Coach Paul Davis who took the Bulldogs to their first bowl game in twenty-two years in the 1963 season, was a candidate for a number of coach of the year honors and agreed with fans’ expectations that the ’64 team would be at least the equal of his Cinderella squad. With many starters returning, the 4-6 mark of ’64 was a disappointment, especially with excellent play from running backs Hoyle Granger and Marcus Rhoden. Granger, who later made his mark as a power runner for the Houston Oilers, was very much an outside threat while at State. He had led his Class B Oberlin High School to the Louisiana State Championship finals three consecutive years and was a first team All State pick as both a junior and senior. His 12.5 yards per carry average in his final high school season made him highly recruited and it was somewhat of a coup that the Bulldogs signed him. At MSU, he was team rushing leader with more than enough speed to sweep beyond the ends. Rhoden, a flyer out of Florida’s Jacksonville area won the 1965 SEC 60 yard sprint title and tallied seven TD’s as a soph in ’64. With two-way guard Justin Canale, one of six football playing brothers supplying perhaps the best first-step-and-forearm-shiver in the SEC and a deadly accurate place kicking foot, the momentum of the 1963 season did have everyone expecting more. As both a positive and negative, the season finale against rival Ole Miss served as another supposed momentum builder for ’65.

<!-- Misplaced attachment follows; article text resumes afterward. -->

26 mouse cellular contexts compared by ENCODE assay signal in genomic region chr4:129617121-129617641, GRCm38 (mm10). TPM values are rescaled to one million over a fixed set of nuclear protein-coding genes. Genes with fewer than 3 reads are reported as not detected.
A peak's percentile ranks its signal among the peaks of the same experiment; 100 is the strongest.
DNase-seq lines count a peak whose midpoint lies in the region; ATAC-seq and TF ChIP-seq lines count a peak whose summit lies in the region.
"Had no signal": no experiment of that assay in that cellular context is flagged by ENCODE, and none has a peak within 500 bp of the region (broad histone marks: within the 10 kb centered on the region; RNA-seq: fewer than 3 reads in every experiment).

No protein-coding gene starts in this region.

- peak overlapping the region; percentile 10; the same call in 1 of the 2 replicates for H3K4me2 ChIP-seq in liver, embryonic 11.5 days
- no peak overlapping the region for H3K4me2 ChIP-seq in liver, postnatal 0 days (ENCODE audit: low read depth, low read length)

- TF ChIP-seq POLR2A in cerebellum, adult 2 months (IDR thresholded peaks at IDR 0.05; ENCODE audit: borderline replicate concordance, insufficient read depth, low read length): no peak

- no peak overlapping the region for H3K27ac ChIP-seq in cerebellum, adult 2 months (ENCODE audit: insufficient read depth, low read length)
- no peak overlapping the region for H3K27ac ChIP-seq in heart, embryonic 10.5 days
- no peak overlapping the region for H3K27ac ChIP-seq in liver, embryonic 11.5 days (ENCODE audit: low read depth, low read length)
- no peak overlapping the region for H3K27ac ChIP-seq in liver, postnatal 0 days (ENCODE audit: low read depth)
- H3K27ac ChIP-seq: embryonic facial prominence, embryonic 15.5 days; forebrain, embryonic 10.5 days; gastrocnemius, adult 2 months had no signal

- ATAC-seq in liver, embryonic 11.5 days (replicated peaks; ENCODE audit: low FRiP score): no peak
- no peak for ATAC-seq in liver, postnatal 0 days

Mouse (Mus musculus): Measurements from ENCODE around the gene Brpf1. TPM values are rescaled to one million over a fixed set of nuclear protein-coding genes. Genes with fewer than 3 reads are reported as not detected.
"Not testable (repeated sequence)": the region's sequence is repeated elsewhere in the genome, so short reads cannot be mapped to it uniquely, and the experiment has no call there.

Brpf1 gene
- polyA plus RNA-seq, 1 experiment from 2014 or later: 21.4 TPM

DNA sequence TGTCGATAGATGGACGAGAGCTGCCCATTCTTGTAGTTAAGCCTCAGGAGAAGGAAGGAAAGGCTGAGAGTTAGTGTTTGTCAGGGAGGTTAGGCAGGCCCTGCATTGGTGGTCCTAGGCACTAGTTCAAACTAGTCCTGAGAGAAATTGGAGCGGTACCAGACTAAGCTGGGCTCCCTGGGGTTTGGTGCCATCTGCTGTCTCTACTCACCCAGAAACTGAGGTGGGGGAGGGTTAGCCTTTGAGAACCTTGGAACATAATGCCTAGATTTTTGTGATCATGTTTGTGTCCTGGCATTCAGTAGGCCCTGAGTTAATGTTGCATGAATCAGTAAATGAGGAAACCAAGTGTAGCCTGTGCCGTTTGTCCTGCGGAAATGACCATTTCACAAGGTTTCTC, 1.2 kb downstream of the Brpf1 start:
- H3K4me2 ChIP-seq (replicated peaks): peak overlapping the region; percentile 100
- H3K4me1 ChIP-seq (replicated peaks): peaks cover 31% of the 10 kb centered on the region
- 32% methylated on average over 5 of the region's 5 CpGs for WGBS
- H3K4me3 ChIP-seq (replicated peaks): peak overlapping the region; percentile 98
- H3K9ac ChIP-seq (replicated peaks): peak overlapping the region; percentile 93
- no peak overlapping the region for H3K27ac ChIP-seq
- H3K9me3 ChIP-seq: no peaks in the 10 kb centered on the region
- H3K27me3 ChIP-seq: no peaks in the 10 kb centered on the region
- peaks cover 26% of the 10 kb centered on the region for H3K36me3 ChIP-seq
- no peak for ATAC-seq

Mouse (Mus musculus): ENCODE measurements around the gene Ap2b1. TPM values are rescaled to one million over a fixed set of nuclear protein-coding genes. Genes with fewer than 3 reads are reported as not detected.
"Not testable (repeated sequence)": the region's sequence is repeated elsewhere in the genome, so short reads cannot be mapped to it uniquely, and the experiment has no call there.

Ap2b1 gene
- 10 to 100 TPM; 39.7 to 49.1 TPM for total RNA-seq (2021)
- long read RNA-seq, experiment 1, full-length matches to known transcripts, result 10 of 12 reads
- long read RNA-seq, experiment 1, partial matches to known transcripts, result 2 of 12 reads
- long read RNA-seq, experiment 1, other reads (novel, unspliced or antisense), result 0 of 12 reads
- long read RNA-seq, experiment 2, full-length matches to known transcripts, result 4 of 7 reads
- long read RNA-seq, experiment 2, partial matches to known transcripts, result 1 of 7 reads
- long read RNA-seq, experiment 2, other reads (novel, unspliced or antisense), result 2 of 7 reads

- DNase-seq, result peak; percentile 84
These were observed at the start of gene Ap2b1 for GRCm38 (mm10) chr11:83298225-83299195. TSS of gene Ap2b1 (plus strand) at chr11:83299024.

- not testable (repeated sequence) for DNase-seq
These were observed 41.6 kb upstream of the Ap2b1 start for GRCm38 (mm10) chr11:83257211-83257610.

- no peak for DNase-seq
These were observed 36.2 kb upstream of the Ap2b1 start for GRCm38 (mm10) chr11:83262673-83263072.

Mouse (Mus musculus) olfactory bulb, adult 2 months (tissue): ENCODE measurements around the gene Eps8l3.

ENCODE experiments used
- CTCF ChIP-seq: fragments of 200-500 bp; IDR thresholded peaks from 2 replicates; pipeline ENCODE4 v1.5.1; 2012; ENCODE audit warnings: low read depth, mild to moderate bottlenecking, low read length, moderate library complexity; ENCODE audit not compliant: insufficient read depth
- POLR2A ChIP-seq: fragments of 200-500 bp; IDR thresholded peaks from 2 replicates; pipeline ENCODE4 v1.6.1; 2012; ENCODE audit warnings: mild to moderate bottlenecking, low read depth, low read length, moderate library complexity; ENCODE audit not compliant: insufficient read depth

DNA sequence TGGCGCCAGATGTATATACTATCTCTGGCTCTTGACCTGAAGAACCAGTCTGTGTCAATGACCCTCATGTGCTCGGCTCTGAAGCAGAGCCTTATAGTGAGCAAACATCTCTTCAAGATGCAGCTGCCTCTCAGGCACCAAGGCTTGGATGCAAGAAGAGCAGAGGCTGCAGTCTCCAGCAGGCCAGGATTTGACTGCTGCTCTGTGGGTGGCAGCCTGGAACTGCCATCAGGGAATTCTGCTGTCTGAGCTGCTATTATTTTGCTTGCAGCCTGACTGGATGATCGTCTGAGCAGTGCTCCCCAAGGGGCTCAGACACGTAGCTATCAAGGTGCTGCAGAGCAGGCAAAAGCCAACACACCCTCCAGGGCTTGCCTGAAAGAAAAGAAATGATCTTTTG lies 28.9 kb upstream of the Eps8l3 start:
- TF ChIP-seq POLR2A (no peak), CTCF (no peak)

Fullback Hoyle Granger scores the winning TD vs. Ole Miss in the classic 1964 contest

In a nationally televised contest, the Bulldogs, after eighteen years without a win over the Rebels, finally defeated a Johnny Vaught coached squad, with Granger supplying the winning one-yard TD dive with only 1:29 on the clock. Canale’s two field goals, one of forty-eight yards, were the difference makers and Rhoden of course, scored the other State touchdown. The great game naturally whetted the appetites of the MSU fans who saw their favorites riding high into 1965 and was the saving grace for the ’64 season. That momentum seemed to be in place as the number nine ranked Bulldogs rolled over their first four 1965 foes. Unfortunately, even with Granger, Rhoden, a solid supporting cast and the great start to the season, the result was another disappointing 4-6 mark with six consecutive losses. Even with Granger off to a pro career, the Ole Miss game of 1965 and Dwight Douglas Lewis at linebacker to assist Rhoden’s offense in the latter’s final season gave rise to very high expectations. If two straight 4-6 seasons were a disappointment, the 2-8 finish that the 1966 team posted was a complete disaster, one that cost both Coach Davis and Athletic Director Wade Walker their jobs.

Granger, power or speed, he had both as a Bulldog

Thus, a Mississippi State program that went 4-6, 4-6, and 2-8, albeit with a stirring victory over arch rival Ole Miss, remains a favorite of many MSU loyalists. Certainly, the “name” players were of excellent caliber but few in number and recalled perhaps by only the most ardent of MSU fans. Still, the tough, tenacious, and all out play of these gallant athletes keeps them in the memories of their many fans.  Thanks to Paul Hout and his inspiration of this article.